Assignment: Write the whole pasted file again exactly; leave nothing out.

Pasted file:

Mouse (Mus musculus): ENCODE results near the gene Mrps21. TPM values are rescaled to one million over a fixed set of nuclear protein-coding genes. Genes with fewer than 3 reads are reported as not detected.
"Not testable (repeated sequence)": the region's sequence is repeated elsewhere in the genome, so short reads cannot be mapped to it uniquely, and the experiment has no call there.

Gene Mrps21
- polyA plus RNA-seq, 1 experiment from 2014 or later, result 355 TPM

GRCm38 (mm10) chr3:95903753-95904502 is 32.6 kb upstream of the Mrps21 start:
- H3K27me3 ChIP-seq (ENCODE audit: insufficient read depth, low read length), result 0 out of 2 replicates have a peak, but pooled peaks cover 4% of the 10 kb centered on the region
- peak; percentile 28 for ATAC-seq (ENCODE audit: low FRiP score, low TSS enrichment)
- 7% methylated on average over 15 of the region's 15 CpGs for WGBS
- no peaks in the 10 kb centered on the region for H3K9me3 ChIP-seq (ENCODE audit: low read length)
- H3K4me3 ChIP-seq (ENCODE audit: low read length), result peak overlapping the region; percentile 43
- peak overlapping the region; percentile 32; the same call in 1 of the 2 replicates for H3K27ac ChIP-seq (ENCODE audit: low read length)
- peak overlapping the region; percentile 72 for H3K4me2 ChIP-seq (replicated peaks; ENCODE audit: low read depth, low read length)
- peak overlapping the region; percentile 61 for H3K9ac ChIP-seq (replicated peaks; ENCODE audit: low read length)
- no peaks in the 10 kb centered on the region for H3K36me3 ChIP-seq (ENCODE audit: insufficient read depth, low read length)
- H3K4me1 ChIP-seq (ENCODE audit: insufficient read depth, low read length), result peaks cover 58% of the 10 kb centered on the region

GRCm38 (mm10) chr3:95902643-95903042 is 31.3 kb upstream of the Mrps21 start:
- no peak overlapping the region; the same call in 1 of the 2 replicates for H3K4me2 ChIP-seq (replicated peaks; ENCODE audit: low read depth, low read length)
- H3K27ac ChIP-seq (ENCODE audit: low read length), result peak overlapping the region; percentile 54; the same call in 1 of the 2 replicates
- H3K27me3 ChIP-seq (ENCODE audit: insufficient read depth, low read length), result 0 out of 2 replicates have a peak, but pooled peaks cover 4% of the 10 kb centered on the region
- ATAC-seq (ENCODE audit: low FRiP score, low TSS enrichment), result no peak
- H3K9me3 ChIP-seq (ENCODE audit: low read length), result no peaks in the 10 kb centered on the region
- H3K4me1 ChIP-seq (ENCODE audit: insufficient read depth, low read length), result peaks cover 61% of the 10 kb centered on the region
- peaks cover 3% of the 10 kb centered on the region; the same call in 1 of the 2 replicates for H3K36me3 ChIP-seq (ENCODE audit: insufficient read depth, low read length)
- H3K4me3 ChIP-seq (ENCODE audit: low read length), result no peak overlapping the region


Mouse (Mus musculus): ENCODE results near the gene Mrps21. TPM values are rescaled to one million over a fixed set of nuclear protein-coding genes. Genes with fewer than 3 reads are reported as not detected.
"Not testable (repeated sequence)": the region's sequence is repeated elsewhere in the genome, so short reads cannot be mapped to it uniquely, and the experiment has no call there.

Gene Mrps21
- polyA plus RNA-seq, 1 experiment from 2014 or later, result 355 TPM

GRCm38 (mm10) chr3:95903753-95904502 is 32.6 kb upstream of the Mrps21 start:
- H3K27me3 ChIP-seq (ENCODE audit: insufficient read depth, low read length), result 0 out of 2 replicates have a peak, but pooled peaks cover 4% of the 10 kb centered on the region
- peak; percentile 28 for ATAC-seq (ENCODE audit: low FRiP score, low TSS enrichment)
- 7% methylated on average over 15 of the region's 15 CpGs for WGBS
- no peaks in the 10 kb centered on the region for H3K9me3 ChIP-seq (ENCODE audit: low read length)
- H3K4me3 ChIP-seq (ENCODE audit: low read length), result peak overlapping the region; percentile 43
- peak overlapping the region; percentile 32; the same call in 1 of the 2 replicates for H3K27ac ChIP-seq (ENCODE audit: low read length)
- peak overlapping the region; percentile 72 for H3K4me2 ChIP-seq (replicated peaks; ENCODE audit: low read depth, low read length)
- peak overlapping the region; percentile 61 for H3K9ac ChIP-seq (replicated peaks; ENCODE audit: low read length)
- no peaks in the 10 kb centered on the region for H3K36me3 ChIP-seq (ENCODE audit: insufficient read depth, low read length)
- H3K4me1 ChIP-seq (ENCODE audit: insufficient read depth, low read length), result peaks cover 58% of the 10 kb centered on the region

GRCm38 (mm10) chr3:95902643-95903042 is 31.3 kb upstream of the Mrps21 start:
- no peak overlapping the region; the same call in 1 of the 2 replicates for H3K4me2 ChIP-seq (replicated peaks; ENCODE audit: low read depth, low read length)
- H3K27ac ChIP-seq (ENCODE audit: low read length), result peak overlapping the region; percentile 54; the same call in 1 of the 2 replicates
- H3K27me3 ChIP-seq (ENCODE audit: insufficient read depth, low read length), result 0 out of 2 replicates have a peak, but pooled peaks cover 4% of the 10 kb centered on the region
- ATAC-seq (ENCODE audit: low FRiP score, low TSS enrichment), result no peak
- H3K9me3 ChIP-seq (ENCODE audit: low read length), result no peaks in the 10 kb centered on the region
- H3K4me1 ChIP-seq (ENCODE audit: insufficient read depth, low read length), result peaks cover 61% of the 10 kb centered on the region
- peaks cover 3% of the 10 kb centered on the region; the same call in 1 of the 2 replicates for H3K36me3 ChIP-seq (ENCODE audit: insufficient read depth, low read length)
- H3K4me3 ChIP-seq (ENCODE audit: low read length), result no peak overlapping the region